By David Shukman
Science correspondent, BBC News, Bali
Activists brought a world of their own to the conference in Bali
Bali is only a relatively small island but at the moment it can feel like it's home to no fewer than three very different planets.
There's the planet of the official business of the United Nations climate conference - the hermetically-sealed bubble of the thousands of delegates, activists and media where the daily currency is speeches, statements and press conferences.
This is the public face of this massive event; a world of suits, documents and slogans.
Hardly a minute goes by without some distinguished minister uttering one or more of the following words or phrases: "urgent", "catastrophe", "action" and - most commonly - "the time for talk is over."
This is also the planet where worried delegates from Belize, Burkina Faso and Mauritania plead for help to cope with floods and droughts and hurricanes.
There are genuine cases of need and a real hope that something will come out of all this.
The UN conference even has a presence in the virtual world
But then there's another planet here at the talks, one inhabited by a mysterious and mostly invisible breed of negotiators.
We rarely see these shadowy figures, but occasionally hear word of their efforts behind the scenes.
They gather for formal meetings and huddles and one-to-ones, and their trade is in the minutely calibrated meanings of particular words.
A treaty is different to an arrangement, a process is something distinct from a dialogue, a commitment doesn't necessarily mean a promise to do something.
This is a world of impenetrable acronyms and bewildering language. Days can be lost in the haggling over a single phrase.
But it's on this planet that the outcome of the whole event depends, whether anything concrete is agreed, whether this meeting actually leads to cuts in greenhouse gases.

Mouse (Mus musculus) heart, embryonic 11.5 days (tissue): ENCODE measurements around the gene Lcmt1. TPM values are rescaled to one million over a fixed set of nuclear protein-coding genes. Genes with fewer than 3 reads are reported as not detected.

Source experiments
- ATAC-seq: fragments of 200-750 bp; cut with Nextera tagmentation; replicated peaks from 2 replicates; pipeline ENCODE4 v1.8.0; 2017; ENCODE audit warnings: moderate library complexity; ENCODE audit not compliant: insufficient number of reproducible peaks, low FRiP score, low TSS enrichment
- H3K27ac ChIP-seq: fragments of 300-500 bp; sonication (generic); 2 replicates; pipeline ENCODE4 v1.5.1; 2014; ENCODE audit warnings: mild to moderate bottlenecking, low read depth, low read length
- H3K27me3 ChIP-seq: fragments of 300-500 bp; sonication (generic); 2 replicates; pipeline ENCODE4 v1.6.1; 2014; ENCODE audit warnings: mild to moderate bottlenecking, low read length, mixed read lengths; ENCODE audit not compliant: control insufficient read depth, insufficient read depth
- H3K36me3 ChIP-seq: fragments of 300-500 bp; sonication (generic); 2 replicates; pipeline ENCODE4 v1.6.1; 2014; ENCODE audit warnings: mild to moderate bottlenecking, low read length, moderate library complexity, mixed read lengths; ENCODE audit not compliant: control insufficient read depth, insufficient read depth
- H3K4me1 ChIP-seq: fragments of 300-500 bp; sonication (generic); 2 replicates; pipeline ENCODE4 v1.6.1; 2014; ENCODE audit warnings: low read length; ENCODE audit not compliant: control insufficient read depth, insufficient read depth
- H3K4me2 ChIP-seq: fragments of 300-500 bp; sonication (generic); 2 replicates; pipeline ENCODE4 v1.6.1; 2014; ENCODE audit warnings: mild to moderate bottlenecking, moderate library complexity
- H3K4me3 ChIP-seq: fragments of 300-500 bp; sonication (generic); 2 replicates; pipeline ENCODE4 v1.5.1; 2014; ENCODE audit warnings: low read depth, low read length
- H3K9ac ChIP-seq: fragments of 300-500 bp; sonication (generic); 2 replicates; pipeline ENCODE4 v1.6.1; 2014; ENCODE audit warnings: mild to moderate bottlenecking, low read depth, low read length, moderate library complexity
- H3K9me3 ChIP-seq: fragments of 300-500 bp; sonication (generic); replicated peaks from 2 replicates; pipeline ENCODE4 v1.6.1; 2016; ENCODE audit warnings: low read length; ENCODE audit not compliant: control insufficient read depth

Real world, real problems
And then there's a third planet, the real one; a world recognisable to most of humanity.
Back in the real world, life goes on as normal on the Indonesian island
I ventured into it during a break in the conference.
I drove for two hours up into the hills in the centre of Bali, guided by two experts from Conservation International.
Amid the terraces of the steep bright green hills, dotted with ornate temples and pretty villages, I met a rice farmer harvesting his crop.
We talked about how Mangku Candra is faring. The weather has become unpredictable, he told me.
The rains arrive late and haven't delivered enough water in the past four years. Yields of rice on his small plot are down by about a quarter.
For a subsistence farmer this really matters. And it's a foretaste of what the UN climate panel said could happen in South-East Asia - changing patterns could threaten crops and the availability of food for millions of people.
I realised that this man - barefoot and poor - was living through what the experts were talking about on their air-conditioned planets.
He didn't have much time for talk, he had work to do. And I had a conference to return to.